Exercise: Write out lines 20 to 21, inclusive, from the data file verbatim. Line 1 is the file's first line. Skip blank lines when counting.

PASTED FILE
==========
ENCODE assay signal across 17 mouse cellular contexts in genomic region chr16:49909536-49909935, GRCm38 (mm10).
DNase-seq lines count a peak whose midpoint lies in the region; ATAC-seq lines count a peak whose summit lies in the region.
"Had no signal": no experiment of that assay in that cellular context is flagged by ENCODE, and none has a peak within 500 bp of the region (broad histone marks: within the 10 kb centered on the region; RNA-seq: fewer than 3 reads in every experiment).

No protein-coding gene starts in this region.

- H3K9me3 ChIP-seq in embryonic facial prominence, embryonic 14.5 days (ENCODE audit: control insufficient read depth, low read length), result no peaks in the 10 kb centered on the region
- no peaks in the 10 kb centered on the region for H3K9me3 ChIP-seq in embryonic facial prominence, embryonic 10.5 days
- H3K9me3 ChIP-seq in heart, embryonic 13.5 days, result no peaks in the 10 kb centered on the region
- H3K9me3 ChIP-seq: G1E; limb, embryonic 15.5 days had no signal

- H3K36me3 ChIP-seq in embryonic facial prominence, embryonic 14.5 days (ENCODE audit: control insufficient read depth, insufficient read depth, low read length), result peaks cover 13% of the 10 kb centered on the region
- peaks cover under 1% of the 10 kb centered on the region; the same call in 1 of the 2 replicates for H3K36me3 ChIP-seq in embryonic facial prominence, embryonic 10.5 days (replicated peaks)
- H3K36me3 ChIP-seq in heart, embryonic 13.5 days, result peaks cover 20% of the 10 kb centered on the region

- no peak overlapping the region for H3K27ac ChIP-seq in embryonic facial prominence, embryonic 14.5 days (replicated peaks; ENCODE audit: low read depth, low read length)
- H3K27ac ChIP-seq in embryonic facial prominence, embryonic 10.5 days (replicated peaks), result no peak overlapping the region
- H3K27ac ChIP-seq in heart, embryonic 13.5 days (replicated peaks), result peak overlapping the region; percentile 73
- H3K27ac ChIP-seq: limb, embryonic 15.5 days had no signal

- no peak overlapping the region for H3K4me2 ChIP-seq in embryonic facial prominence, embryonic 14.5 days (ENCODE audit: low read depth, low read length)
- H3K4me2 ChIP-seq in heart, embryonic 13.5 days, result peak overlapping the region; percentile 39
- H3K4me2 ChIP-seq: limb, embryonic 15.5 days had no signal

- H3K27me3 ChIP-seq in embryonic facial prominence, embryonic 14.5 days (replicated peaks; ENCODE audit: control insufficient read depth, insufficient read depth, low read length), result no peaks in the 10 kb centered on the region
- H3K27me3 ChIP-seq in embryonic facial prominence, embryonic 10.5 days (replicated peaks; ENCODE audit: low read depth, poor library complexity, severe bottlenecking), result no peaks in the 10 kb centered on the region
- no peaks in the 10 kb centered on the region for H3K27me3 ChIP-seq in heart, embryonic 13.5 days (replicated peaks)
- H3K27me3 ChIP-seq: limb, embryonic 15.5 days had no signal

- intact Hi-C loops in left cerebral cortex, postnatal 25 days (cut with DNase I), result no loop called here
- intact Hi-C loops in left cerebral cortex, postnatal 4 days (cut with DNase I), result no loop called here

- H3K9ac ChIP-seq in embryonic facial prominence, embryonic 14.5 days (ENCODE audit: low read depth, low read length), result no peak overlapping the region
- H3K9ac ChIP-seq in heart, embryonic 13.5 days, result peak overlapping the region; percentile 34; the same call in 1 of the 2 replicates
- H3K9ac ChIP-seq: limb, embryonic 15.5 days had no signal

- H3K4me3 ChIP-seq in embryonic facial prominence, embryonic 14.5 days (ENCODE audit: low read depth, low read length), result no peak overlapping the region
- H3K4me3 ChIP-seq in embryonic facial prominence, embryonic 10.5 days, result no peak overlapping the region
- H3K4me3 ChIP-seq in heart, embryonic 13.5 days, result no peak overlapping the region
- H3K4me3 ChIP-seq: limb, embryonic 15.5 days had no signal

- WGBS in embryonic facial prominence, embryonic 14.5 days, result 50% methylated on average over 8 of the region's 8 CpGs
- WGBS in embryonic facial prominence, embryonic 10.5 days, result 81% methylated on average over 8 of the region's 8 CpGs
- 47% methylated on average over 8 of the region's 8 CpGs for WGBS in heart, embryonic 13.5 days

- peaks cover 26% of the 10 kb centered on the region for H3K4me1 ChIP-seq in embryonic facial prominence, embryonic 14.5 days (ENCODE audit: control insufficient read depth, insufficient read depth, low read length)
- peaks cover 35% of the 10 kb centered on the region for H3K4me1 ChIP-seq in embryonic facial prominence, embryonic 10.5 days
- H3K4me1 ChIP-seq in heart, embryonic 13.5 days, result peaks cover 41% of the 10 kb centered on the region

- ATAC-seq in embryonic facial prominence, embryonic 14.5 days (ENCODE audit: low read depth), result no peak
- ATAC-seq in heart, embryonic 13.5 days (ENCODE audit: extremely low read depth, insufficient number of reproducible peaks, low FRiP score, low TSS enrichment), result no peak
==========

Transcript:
- H3K27me3 ChIP-seq in embryonic facial prominence, embryonic 10.5 days (replicated peaks; ENCODE audit: low read depth, poor library complexity, severe bottlenecking), result no peaks in the 10 kb centered on the region
- no peaks in the 10 kb centered on the region for H3K27me3 ChIP-seq in heart, embryonic 13.5 days (replicated peaks)